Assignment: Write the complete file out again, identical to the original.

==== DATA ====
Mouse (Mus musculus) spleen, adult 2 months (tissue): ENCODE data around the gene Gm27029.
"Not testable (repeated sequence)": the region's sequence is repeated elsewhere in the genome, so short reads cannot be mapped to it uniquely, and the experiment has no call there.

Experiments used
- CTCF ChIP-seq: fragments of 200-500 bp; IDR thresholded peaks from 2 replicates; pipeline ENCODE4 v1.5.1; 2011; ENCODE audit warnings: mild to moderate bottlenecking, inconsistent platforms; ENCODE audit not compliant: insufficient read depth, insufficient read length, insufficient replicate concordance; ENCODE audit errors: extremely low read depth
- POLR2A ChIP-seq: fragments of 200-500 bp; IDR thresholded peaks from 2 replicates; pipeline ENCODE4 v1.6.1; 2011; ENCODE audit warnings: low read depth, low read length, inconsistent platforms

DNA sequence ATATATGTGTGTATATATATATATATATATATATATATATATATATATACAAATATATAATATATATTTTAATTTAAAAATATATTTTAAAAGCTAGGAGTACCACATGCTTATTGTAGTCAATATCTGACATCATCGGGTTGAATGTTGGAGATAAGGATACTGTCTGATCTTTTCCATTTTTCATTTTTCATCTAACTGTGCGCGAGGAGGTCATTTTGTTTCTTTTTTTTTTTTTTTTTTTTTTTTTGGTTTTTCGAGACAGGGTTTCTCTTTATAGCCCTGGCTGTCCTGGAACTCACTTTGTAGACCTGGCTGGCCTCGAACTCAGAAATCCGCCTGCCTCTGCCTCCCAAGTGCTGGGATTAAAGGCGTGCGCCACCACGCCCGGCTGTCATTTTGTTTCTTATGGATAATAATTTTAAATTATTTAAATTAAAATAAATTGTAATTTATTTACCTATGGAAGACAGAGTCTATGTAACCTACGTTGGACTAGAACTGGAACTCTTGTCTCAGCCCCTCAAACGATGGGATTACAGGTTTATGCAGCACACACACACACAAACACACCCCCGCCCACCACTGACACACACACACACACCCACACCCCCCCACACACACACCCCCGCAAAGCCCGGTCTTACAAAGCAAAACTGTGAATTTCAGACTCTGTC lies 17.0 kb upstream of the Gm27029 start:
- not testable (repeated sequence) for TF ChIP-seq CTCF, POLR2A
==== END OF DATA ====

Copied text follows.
Mouse (Mus musculus) spleen, adult 2 months (tissue): ENCODE data around the gene Gm27029.
"Not testable (repeated sequence)": the region's sequence is repeated elsewhere in the genome, so short reads cannot be mapped to it uniquely, and the experiment has no call there.

Experiments used
- CTCF ChIP-seq: fragments of 200-500 bp; IDR thresholded peaks from 2 replicates; pipeline ENCODE4 v1.5.1; 2011; ENCODE audit warnings: mild to moderate bottlenecking, inconsistent platforms; ENCODE audit not compliant: insufficient read depth, insufficient read length, insufficient replicate concordance; ENCODE audit errors: extremely low read depth
- POLR2A ChIP-seq: fragments of 200-500 bp; IDR thresholded peaks from 2 replicates; pipeline ENCODE4 v1.6.1; 2011; ENCODE audit warnings: low read depth, low read length, inconsistent platforms

DNA sequence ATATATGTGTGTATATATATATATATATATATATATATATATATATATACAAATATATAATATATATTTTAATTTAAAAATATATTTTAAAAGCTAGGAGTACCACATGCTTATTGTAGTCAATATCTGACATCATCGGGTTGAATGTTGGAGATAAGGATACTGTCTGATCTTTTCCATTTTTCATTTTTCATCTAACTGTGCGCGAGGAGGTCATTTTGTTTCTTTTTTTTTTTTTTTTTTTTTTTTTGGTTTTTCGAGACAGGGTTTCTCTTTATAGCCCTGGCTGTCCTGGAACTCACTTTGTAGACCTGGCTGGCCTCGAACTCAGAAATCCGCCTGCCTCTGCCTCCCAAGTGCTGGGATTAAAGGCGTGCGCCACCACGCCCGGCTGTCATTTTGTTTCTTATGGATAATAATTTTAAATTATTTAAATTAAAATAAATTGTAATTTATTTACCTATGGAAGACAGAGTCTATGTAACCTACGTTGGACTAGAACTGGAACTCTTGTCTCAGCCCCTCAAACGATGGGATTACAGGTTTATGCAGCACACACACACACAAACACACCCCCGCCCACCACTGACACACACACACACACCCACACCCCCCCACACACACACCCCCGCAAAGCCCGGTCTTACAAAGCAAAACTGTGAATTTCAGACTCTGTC lies 17.0 kb upstream of the Gm27029 start:
- not testable (repeated sequence) for TF ChIP-seq CTCF, POLR2A